In reviewing websites for programs not included in the brochure during a recent COE meeting, members were impressed with both the thoroughness and distinctiveness of the curriculum of some programs like the Florida A & M training in CP with a black psychology and multicultural mental health emphasis. We all seemed to agree that any exclusion of training programs was an unfortunate mistake that should have been avoided. In other cases, HBCU-based training programs may not have been included in the brochure due to being delivered through individual courses rather than programs.

Regardless of what happens in the specific cases of the programs identified as having been omitted, the lack of representation of HBCUs in the current version of the brochure indicates a need for SCRA to find ways to more consistently recognize CP training at HBCUs and other institutions that are international or serve majority racially and ethnically diverse populations. In follow-up conversation online about this issue, a suggestion was made to conduct outreach to HBCUs and HSIs such as sending representatives to “Psychology Research Days” or other such forums at those institutions to introduce their students to SCRA and to CP (notably, this suggestion had also been made previously, in Henderson’s 2017 report to SCRA).

The issue of promoting diversity more generally was raised during the pre-conference “Clarifying out Vision” that the COE hosted at the 2019 SCRA Biennial. The pre-conference, attended by 25 program directors and representatives, faculty, and students, was designed to help identify strategies for the COE, SCRA and broader field to promote the sustainability, growth, and vitality of CP education and training. Through a series of goal setting and planning activities, we established an initial action plan organized by five broad themes. Diversity was included as part of one of these (the theme was entitled “Diversity/Identity”). Although we might have liked diversity to be more prominent – its own theme – we ended up collapsing diversity with a broader range of identity-related issues due to the fact that there were relatively few, concrete, practical suggestions from our group on how to increase ethnic and racial diversity among students, faculty and practitioners in the CP field.

Given, we covered a broad range of topics – and so we were limited in the extent to which any one type of issue could be considered in depth during the event. Still, the lack of specific suggestions for promoting diversity was somewhat surprising. During the event, working in small groups, participants developed a list of goal statements for the COE related to each theme. They were then asked to rate for each theme the importance and feasibility of each goal statement. Figure 2 shows the frequency of identification of any, important, and feasible goal statements by theme (Diversity and Identity thematic content are disaggregated for purposes of illustration). Notably, almost all the suggestions related to diversity were rated as “important” by participants; however, only a minority of these were rated by participants as “feasible.” Also, only one of the suggested goal statements explicitly addressed racial diversity (“Increasing racial diversity of students and faculty”).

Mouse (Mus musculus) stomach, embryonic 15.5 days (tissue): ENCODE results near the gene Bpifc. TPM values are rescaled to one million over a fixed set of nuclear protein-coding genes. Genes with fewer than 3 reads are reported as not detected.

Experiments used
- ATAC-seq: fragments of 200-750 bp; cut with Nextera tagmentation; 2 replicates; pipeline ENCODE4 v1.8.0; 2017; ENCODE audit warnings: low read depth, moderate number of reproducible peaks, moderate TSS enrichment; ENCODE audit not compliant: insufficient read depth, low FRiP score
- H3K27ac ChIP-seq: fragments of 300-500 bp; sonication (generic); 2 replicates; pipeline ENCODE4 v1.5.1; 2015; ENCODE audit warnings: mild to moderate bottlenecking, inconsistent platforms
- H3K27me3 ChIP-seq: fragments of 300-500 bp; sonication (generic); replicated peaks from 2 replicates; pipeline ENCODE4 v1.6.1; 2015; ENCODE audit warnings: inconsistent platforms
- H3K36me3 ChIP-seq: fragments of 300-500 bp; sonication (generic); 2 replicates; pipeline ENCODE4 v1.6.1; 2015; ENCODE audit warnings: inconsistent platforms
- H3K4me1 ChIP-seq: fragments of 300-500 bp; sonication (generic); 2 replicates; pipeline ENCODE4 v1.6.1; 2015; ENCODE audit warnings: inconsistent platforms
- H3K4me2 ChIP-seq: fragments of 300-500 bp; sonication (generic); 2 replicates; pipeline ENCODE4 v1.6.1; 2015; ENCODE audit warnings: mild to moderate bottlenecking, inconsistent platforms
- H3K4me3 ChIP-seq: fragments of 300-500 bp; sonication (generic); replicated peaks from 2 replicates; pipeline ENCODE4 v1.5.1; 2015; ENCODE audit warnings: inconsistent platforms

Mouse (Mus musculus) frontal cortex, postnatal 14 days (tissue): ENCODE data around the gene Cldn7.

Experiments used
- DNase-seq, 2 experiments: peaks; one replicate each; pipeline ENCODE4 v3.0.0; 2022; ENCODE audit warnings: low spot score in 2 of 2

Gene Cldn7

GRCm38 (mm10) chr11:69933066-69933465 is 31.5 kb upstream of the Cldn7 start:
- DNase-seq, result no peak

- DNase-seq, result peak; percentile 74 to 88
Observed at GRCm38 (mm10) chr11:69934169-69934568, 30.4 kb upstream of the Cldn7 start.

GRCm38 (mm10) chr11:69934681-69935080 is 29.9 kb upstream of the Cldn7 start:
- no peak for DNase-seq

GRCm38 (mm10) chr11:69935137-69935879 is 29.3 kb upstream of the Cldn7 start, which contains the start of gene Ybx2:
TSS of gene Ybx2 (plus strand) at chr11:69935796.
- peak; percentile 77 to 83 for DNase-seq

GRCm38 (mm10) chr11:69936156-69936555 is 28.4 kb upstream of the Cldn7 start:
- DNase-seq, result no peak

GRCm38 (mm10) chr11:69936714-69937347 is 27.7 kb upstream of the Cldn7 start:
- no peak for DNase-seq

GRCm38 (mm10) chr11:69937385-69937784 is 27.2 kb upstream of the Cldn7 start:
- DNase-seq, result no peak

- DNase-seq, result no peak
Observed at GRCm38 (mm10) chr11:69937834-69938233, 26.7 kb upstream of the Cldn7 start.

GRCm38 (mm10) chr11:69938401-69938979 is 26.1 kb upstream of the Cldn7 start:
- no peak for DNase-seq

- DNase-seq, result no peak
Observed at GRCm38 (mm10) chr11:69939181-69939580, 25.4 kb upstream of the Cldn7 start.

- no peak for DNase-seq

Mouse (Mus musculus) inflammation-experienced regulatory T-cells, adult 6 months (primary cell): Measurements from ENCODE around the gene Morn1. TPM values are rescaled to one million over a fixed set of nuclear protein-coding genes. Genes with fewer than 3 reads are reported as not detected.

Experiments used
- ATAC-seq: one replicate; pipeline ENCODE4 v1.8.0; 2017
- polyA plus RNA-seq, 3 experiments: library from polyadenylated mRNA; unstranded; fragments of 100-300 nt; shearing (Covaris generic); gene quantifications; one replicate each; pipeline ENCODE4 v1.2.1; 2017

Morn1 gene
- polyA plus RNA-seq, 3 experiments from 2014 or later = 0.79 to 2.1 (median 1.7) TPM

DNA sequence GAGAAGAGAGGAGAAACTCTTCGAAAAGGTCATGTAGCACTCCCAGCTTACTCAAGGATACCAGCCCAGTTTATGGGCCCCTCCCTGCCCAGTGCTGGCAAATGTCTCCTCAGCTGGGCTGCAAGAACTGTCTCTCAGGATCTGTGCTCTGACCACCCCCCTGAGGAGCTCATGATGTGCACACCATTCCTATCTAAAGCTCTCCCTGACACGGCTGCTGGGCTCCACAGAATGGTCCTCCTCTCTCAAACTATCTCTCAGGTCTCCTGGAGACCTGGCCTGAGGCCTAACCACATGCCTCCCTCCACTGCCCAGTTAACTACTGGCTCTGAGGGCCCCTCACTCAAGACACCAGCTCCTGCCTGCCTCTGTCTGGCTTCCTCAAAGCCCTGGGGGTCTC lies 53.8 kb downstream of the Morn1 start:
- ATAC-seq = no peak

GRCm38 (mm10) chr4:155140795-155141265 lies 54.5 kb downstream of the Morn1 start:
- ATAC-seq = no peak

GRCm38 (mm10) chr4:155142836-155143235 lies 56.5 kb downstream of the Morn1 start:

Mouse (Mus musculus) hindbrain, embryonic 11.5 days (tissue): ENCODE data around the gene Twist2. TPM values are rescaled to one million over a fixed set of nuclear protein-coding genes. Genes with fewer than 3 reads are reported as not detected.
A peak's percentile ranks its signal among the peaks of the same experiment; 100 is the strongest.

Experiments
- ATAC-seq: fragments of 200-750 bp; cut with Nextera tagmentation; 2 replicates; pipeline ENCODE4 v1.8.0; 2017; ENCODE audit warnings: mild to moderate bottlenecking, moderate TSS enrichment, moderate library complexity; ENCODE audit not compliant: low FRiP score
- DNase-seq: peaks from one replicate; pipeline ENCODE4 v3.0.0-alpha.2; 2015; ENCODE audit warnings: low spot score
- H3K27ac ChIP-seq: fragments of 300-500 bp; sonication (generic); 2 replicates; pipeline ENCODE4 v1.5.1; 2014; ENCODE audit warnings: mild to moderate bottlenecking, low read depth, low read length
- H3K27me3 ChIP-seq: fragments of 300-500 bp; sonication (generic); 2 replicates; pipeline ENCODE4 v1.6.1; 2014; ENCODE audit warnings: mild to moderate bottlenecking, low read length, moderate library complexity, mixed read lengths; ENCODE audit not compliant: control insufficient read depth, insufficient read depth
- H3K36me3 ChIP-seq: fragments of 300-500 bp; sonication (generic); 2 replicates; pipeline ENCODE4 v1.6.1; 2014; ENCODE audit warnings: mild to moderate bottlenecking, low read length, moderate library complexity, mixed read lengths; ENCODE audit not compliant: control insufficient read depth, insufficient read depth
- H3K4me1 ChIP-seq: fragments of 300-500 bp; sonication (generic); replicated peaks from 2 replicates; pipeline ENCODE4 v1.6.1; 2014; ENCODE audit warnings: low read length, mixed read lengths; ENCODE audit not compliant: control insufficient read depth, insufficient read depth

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Why are Racial Diversity and Justice Not Higher Priorities in SCRA?

At minimum, it should be clear based on our discussion to this point that racial diversity and justice could – and should – be higher priorities. As previously asserted, organizations will direct resources to those priorities they see as essential to their survival, mission, and vision. Identifying that issues exist is important, but to be successful, efforts to address racial diversity in SCRA require committing to specific strategies. Certain recommendations have been made but not implemented (e.g., Henderson, 2017). For this to happen, we need to consider a question that is seldom posed in these discussions because of its sensitivity – in a word, why. There are many reasons why an issue may fail to be given adequate priority by an organization; some are resource-related, but not all. As a starting point for discussing the “why,” question, we would like to propose three possible reasons in turn.